We did not grow up with guns. Or maybe I should say, we didn’t think we grew up with guns. I didn’t consider guns much before Columbine. I didn’t think they were close to our current home until the Oakland police started shooting people in my neighborhood. Even if we don’t own one or know anybody who owns one, we are still surrounded. We are not secure.
I don’t see guns, except when we pass through Heathrow, where the machine gun–toting security are hard to miss. The barrels are full of perfect little round holes. My obliviousness may be a kind of denial I inherited from my parents. It was one of their strong points. No weapons. That meant no toy tools of destruction of any kind. For some holiday or another, an older cousin gave us a miniature cannon, and as soon as they drove off, the gift was put in a high cupboard in the laundry room and never seen again. I am not sure if we even had to write a thank-you note. My parents just tried to make the bad stuff disappear.
In the 1960s, one didn’t think of the East Bay as a gun culture. But it was there. Part of our rustic frontier legacy. Across the street from our local mall, El Cerrito Plaza, there was the Old West Gun Room, which looked like a homesteader cabin or a bar. It’s still there. The street behind the local golf course was Rifle Range Road. Almost quaint, if you didn’t really think about it. I didn’t until 2006, when a fellow student from our junior high school, who still lived in the family home on Rifle Range Road, was murdered by his deranged brother-in-law.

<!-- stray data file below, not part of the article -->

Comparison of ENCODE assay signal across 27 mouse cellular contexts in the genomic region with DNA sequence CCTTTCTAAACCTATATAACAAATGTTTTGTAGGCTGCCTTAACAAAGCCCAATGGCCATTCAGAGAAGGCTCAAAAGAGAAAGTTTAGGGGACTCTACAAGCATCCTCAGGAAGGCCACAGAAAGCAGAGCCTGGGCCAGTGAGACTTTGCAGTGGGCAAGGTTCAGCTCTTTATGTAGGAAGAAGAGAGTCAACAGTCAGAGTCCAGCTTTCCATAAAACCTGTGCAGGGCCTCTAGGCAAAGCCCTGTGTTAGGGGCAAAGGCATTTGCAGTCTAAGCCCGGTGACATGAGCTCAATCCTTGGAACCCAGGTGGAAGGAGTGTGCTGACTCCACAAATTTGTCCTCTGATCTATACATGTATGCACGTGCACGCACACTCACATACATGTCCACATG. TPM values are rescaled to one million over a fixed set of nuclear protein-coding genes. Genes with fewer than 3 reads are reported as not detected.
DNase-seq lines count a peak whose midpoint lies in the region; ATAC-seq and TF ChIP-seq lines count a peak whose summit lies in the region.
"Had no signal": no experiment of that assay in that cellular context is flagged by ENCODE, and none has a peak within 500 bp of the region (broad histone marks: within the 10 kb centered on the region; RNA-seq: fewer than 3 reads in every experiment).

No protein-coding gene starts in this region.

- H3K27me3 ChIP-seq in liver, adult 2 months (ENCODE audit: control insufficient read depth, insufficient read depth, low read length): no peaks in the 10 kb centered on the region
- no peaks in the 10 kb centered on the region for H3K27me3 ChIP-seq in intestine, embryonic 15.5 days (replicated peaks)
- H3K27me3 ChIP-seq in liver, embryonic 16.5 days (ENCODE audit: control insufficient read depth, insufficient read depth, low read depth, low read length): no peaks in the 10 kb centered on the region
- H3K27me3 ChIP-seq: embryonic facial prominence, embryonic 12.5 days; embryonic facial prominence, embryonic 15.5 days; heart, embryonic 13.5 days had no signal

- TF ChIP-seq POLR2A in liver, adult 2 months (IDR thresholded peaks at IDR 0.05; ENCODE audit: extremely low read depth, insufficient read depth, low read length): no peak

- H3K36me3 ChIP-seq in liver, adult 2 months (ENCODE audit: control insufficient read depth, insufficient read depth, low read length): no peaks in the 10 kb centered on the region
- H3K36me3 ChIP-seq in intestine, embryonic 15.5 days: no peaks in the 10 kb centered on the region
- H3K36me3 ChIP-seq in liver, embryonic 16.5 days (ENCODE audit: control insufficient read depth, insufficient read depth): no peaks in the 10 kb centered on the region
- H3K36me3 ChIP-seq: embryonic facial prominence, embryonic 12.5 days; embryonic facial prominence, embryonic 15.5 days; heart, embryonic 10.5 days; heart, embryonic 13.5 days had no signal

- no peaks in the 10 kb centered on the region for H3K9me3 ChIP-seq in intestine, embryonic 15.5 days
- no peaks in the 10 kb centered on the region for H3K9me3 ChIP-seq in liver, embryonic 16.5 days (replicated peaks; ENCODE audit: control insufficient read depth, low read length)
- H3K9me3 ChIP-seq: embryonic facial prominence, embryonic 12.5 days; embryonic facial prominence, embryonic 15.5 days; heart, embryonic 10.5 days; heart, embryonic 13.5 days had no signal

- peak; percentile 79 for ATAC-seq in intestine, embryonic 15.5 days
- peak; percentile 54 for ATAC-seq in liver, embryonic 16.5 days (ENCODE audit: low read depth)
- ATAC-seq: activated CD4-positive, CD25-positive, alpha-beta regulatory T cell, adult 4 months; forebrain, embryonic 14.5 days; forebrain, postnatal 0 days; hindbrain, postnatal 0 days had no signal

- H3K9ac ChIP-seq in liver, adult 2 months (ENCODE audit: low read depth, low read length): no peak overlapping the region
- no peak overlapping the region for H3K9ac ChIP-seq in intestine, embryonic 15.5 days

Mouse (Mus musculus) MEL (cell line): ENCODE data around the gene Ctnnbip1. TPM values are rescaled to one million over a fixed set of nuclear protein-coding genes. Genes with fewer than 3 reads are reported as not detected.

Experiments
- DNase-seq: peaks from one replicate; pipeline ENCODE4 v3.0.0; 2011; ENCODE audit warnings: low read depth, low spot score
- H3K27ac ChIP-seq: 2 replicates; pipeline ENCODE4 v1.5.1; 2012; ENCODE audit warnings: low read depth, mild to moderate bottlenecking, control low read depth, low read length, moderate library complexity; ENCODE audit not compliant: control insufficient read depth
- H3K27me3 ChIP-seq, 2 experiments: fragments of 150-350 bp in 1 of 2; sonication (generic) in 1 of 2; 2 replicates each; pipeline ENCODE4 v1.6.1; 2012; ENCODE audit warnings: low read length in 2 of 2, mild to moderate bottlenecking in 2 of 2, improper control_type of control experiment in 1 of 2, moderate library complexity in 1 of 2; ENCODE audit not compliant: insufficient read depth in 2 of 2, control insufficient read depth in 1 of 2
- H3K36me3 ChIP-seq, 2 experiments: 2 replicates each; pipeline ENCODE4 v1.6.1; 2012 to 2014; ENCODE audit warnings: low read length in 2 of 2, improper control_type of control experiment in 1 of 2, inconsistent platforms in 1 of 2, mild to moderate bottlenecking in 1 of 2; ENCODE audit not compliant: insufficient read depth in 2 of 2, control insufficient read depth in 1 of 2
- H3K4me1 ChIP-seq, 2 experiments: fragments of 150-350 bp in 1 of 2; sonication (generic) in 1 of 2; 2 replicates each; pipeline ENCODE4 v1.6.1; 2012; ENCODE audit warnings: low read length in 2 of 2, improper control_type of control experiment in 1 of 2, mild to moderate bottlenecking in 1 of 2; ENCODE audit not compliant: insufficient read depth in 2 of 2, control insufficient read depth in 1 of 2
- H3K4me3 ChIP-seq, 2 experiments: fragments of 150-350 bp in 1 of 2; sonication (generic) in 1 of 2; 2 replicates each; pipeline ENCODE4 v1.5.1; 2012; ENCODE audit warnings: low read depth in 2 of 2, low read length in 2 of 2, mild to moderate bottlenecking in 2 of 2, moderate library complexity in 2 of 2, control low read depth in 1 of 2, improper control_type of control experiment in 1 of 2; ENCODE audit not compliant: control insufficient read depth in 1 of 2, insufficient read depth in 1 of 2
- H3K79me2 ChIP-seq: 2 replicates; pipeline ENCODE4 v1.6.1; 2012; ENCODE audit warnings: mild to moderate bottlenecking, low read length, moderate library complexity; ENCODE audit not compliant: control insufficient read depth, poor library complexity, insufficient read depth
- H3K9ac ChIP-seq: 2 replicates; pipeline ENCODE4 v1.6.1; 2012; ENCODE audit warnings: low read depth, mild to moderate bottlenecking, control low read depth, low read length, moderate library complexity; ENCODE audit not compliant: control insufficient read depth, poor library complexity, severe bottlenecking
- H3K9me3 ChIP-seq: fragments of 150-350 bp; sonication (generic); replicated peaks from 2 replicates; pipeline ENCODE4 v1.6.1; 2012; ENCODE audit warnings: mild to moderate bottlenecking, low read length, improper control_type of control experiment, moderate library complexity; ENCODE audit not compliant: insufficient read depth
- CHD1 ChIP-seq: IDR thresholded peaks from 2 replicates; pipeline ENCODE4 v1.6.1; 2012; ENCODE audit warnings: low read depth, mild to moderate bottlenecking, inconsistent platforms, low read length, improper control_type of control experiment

On May 15, 1969, Governor Ronald Reagan had Edwin Meese, his chief of staff, create order (over a matter of real estate, wouldn’t you know—the use of Berkeley’s People’s Park for protests) by beating up students and killing one, James Rector. Reagan and Meese had the big guns. We weren’t allowed to go down Telegraph Avenue for the rest of our childhood. But my parents couldn’t stop us or protect us. I remember other protests against the artillery-filled trains bound for the long journey to Vietnam. Reagan and Meese went on to Washington.
Of course, there were even bigger guns just out the back door, buried in the golden hills behind our elementary school. But they were largely invisible. Now all that remains of the old Nike missile sites in Wildcat Canyon Regional Park are a few mounds and some sinkholes where the silos are collapsing. We also had those pointless air raid drills in elementary school, and a few people built bomb shelters that we read about in Popular Mechanics. We were surrounded, but not secure.
At Boy Scout camp, you could earn an easy merit badge in riflery. I gave my five free rounds to a boy I had a crush on. Later, he became our first Jewish troop chaplain and read from Herman Hesse. That felt like taking a stand, as the 1960s turned into the 1970s.